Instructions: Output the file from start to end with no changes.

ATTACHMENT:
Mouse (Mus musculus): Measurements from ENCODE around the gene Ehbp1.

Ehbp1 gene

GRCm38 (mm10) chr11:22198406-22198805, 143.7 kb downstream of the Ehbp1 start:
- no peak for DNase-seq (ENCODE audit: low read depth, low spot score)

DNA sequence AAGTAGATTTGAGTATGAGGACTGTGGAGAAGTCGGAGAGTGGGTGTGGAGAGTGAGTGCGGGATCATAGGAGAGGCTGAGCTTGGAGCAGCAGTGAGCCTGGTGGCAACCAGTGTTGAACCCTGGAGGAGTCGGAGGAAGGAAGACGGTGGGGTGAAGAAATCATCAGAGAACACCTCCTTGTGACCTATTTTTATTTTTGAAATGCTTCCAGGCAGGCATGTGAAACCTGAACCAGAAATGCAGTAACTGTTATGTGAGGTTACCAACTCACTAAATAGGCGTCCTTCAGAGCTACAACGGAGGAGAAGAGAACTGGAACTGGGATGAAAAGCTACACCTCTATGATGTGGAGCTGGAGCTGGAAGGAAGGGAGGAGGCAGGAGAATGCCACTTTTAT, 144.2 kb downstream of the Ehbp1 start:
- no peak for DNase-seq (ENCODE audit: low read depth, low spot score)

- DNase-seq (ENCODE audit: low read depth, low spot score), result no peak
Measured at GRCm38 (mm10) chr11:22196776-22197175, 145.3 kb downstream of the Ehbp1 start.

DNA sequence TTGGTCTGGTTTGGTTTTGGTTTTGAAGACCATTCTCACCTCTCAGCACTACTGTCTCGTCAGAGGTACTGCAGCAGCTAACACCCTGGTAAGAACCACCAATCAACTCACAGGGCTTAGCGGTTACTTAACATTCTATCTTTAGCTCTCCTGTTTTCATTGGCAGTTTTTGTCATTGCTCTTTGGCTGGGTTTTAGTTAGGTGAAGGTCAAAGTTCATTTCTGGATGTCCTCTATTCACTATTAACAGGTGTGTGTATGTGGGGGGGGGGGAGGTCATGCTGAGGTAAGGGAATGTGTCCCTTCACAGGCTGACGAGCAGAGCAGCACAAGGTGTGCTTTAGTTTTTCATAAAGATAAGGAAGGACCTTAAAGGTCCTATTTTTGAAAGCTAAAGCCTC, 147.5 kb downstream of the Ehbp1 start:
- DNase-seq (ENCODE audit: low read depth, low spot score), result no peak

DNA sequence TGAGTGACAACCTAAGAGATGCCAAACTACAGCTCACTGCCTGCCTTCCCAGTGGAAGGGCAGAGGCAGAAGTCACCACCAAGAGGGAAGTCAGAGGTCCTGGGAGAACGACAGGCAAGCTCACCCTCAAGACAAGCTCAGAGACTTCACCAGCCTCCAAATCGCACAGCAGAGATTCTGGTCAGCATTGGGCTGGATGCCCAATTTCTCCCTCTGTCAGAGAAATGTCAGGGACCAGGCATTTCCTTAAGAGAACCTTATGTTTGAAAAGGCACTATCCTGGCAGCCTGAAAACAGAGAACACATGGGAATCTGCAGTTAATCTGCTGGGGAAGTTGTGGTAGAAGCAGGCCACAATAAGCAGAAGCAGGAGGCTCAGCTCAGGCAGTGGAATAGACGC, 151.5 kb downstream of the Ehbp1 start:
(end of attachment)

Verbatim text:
Mouse (Mus musculus): Measurements from ENCODE around the gene Ehbp1.

Ehbp1 gene

GRCm38 (mm10) chr11:22198406-22198805, 143.7 kb downstream of the Ehbp1 start:
- no peak for DNase-seq (ENCODE audit: low read depth, low spot score)

DNA sequence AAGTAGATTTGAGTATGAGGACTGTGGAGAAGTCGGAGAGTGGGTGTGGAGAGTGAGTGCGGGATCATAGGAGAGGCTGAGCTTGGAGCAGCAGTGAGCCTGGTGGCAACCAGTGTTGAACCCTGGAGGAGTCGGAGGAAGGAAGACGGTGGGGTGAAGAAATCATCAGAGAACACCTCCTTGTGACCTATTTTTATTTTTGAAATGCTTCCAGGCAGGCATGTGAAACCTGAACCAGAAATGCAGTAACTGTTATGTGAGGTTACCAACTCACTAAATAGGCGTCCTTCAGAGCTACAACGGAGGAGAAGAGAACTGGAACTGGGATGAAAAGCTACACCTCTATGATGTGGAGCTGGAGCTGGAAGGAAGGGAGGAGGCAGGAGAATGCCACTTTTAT, 144.2 kb downstream of the Ehbp1 start:
- no peak for DNase-seq (ENCODE audit: low read depth, low spot score)

- DNase-seq (ENCODE audit: low read depth, low spot score), result no peak
Measured at GRCm38 (mm10) chr11:22196776-22197175, 145.3 kb downstream of the Ehbp1 start.

DNA sequence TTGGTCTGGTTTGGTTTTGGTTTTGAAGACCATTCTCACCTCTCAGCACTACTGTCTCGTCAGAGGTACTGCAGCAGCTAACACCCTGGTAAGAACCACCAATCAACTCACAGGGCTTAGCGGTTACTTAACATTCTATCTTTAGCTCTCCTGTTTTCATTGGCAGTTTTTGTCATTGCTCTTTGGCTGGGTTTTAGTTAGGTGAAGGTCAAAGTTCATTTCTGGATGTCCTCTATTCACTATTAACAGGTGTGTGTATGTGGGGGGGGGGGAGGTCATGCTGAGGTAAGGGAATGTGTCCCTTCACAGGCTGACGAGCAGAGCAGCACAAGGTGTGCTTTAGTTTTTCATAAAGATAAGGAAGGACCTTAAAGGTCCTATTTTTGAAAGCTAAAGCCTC, 147.5 kb downstream of the Ehbp1 start:
- DNase-seq (ENCODE audit: low read depth, low spot score), result no peak

DNA sequence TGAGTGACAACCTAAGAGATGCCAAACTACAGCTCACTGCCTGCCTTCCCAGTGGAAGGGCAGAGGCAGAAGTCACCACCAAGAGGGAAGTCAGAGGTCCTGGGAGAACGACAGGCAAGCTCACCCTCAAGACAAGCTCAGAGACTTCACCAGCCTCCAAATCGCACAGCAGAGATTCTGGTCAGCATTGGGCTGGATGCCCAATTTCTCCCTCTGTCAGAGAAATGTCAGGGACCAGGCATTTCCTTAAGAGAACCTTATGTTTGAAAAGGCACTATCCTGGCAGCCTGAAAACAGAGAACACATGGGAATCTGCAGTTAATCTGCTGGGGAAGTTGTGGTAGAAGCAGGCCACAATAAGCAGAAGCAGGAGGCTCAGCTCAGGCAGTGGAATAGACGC, 151.5 kb downstream of the Ehbp1 start: